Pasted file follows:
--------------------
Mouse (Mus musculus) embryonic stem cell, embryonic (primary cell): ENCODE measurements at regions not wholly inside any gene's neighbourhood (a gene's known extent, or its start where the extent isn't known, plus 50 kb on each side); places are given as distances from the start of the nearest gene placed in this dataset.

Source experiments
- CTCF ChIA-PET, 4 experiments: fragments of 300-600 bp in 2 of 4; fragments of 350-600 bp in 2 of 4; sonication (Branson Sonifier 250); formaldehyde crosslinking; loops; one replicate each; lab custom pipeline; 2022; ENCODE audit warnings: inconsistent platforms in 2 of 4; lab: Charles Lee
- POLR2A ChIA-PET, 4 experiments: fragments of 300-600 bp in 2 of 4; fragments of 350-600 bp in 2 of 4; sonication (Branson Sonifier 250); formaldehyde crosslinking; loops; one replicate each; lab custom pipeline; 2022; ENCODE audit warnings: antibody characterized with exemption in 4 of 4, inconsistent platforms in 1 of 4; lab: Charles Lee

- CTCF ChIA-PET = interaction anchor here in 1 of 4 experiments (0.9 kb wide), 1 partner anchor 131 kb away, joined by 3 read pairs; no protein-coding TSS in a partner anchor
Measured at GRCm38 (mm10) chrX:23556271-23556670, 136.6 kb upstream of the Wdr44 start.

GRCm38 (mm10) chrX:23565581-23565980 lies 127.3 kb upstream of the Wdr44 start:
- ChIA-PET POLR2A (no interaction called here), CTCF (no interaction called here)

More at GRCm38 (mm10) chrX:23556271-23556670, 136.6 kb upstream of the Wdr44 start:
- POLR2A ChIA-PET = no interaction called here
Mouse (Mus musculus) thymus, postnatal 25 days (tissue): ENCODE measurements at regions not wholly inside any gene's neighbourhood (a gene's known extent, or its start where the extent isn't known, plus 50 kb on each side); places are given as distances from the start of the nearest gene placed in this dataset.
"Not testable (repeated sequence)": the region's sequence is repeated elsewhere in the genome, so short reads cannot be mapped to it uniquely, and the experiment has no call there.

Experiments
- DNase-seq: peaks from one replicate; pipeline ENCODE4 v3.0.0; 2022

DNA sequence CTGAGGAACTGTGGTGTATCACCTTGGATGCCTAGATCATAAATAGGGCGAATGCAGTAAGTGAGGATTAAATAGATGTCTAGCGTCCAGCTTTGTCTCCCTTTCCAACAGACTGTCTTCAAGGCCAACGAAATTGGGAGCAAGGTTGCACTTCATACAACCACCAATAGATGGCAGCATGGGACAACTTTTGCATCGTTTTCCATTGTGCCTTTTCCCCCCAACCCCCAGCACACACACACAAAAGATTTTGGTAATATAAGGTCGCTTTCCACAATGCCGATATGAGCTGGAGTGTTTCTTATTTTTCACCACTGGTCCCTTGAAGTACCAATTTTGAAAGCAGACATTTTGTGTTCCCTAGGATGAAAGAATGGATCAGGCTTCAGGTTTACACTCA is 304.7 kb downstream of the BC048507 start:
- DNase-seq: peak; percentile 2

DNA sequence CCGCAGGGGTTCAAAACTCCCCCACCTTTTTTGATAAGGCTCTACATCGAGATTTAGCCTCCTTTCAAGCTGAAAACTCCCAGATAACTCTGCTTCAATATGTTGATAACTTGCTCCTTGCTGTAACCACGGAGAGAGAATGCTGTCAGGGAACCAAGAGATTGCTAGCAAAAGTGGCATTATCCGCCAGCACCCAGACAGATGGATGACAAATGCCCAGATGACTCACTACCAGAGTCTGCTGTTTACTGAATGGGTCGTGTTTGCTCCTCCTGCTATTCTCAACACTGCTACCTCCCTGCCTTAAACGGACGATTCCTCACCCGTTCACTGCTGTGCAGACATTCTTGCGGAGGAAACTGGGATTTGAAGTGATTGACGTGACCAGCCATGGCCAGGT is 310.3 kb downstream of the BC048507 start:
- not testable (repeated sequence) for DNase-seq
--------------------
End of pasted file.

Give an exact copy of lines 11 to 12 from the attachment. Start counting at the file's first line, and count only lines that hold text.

Mouse (Mus musculus) thymus, postnatal 25 days (tissue): ENCODE measurements at regions not wholly inside any gene's neighbourhood (a gene's known extent, or its start where the extent isn't known, plus 50 kb on each side); places are given as distances from the start of the nearest gene placed in this dataset.
"Not testable (repeated sequence)": the region's sequence is repeated elsewhere in the genome, so short reads cannot be mapped to it uniquely, and the experiment has no call there.